The Indigenous Advocacy and Research Program will provide a platform for young research Fellows from Germany to lead as a catalyst for conscious thought, inclusive discourse, and advocacy to impact the migrant community and African diaspora in Germany through youth-led research initiatives that focus on countering Afrophobia and increasing the respect for human rights and fundamental freedoms.
The objective of the program is to increase German civil society’s awareness by providing access to new capacity development and discoveries that will counter Afrophobia and increase the respect for human rights and fundamental freedoms in Italy. Successful advocacy, research, and inclusion program development and delivery must include all affected parties and be based on real dialogue and cooperation between government agents and local community members. Achieving this goal will require bottom-up, culturally appropriate, local engagement, rather than short term, top-down, centrally designed, and imposed models. Through the Indigenous Advocacy and Research Program, research Fellow will have the opportunity to broaden their perspective of human rights and freedom by exploring methodologies of impact and effectiveness.
For almost a decade, the ‘migrant crisis’ of Europe has caused much tension and violence against immigrants, first-generation Germans, EU Citizens with origins from Sub-Saharan Africa, and BIPOC communities living in Germany. These targeted communities are often very vulnerable to social and political abuse, and have weaker access to legal support systems.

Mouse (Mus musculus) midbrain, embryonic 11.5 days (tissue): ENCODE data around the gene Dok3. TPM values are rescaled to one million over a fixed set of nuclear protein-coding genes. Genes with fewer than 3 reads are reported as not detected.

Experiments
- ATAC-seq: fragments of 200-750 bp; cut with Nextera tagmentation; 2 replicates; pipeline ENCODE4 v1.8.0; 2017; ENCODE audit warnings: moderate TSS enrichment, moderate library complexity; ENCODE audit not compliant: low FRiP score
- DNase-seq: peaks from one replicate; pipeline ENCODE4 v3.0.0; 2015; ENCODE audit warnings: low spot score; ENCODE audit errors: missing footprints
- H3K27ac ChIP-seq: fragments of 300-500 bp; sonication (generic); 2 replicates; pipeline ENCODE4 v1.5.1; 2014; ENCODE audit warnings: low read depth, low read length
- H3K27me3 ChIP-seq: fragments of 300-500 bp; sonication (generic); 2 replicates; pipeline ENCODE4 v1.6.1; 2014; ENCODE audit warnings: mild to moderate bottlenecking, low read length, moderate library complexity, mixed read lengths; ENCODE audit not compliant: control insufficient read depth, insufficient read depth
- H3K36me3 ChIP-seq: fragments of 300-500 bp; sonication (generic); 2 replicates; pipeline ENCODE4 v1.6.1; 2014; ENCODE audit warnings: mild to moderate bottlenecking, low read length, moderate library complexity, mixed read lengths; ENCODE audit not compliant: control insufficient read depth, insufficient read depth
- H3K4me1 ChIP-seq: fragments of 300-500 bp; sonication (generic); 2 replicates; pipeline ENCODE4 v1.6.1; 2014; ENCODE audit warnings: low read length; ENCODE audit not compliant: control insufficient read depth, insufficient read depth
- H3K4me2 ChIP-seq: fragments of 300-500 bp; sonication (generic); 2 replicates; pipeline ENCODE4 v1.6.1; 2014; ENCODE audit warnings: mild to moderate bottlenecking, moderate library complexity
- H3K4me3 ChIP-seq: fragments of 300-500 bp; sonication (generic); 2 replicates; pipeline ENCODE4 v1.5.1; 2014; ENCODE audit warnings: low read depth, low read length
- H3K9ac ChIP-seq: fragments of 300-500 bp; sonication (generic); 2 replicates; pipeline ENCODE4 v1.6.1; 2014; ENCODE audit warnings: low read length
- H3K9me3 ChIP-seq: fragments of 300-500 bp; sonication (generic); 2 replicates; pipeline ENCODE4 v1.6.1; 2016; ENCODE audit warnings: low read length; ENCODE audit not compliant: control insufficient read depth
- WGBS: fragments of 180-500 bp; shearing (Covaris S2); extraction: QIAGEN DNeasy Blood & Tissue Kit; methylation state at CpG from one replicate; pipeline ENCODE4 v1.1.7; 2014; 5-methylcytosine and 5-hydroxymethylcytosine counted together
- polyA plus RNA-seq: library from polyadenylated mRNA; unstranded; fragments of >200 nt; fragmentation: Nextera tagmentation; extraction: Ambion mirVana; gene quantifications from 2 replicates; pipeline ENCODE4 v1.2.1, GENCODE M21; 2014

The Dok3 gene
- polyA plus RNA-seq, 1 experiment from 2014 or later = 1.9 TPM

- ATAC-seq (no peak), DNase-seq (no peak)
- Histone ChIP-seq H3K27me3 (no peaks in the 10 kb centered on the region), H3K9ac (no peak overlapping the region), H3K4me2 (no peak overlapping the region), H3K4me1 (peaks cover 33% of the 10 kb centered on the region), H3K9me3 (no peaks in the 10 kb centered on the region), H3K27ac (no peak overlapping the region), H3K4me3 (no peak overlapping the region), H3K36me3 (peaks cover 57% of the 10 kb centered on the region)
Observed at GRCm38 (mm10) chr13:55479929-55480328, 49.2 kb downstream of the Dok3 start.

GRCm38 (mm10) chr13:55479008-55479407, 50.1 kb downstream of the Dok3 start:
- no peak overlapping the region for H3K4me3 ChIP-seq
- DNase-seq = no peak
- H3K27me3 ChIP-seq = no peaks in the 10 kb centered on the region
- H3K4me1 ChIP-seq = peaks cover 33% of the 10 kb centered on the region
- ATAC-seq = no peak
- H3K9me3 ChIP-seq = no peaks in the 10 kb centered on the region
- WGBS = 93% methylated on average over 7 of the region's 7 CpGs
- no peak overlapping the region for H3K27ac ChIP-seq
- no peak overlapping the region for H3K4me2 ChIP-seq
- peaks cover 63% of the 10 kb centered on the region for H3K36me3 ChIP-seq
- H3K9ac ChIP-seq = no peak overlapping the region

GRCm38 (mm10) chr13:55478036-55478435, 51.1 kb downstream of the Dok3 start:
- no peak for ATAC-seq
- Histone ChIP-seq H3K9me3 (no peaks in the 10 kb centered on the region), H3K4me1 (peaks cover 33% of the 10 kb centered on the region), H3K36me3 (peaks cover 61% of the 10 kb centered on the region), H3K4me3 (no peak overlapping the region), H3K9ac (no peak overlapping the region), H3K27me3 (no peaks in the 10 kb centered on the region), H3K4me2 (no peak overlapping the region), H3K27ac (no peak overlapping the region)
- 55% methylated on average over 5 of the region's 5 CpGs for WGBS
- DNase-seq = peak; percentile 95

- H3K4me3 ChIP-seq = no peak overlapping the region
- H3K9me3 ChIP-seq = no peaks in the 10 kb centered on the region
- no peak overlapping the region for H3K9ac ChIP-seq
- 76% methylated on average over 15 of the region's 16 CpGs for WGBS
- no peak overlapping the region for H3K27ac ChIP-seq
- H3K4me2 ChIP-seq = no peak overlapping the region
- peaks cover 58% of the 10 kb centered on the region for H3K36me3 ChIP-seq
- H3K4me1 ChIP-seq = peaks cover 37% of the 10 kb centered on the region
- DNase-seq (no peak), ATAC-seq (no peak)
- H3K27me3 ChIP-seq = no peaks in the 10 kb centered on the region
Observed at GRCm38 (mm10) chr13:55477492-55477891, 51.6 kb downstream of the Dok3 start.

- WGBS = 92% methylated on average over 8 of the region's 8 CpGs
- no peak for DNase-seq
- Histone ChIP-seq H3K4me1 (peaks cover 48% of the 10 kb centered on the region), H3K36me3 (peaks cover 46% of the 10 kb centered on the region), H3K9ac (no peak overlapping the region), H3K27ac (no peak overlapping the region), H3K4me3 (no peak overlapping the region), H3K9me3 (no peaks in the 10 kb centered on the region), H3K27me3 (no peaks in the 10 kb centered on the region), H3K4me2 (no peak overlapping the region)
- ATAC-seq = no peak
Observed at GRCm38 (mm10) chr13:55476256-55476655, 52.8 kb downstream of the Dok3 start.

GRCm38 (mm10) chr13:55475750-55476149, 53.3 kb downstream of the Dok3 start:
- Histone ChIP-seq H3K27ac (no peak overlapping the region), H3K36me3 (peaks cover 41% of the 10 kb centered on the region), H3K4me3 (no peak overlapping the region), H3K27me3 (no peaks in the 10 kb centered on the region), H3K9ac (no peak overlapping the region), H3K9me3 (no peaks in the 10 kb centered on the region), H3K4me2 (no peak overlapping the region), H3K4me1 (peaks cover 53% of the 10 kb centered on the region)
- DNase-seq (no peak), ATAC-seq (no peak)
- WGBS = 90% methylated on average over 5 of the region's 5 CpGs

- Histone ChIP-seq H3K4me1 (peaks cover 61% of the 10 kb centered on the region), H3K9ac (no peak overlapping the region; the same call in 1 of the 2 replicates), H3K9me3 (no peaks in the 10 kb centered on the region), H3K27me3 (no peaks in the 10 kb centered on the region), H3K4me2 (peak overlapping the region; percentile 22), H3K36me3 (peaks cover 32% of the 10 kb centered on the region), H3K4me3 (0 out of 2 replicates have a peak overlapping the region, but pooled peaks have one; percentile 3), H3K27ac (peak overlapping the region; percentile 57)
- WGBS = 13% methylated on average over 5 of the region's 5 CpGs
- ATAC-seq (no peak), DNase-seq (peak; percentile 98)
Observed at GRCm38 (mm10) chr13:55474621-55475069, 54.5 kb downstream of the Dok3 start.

Too often, the relationship between African communities and the Western world is characterized by inertia: the same old, paternalistic policies and the corresponding apathy and neglect. Yet, the resilience of African people continues to manifest, and today, there is a universal acceptance that change is needed for future generations. The challenge is ensuring that the direction of this change is progressive and fair. The Indigenous Advocacy and Research Program can play an important role by thoroughly examining data, advocating for the rights of African peoples in Germany, and creating innovative models of change to counter Afrophobia and encourage reform.
The Indigenous Advocacy and Research Program will provide financial and technical resources, relevant mentoring and learning opportunities, and exposure to leadership opportunities for all Fellows and volunteers. Each Fellows will receive grants ranging from $500 – $1,000 to complete their research work-plan and community engagement development plans. Fellows will also receive a training stipend.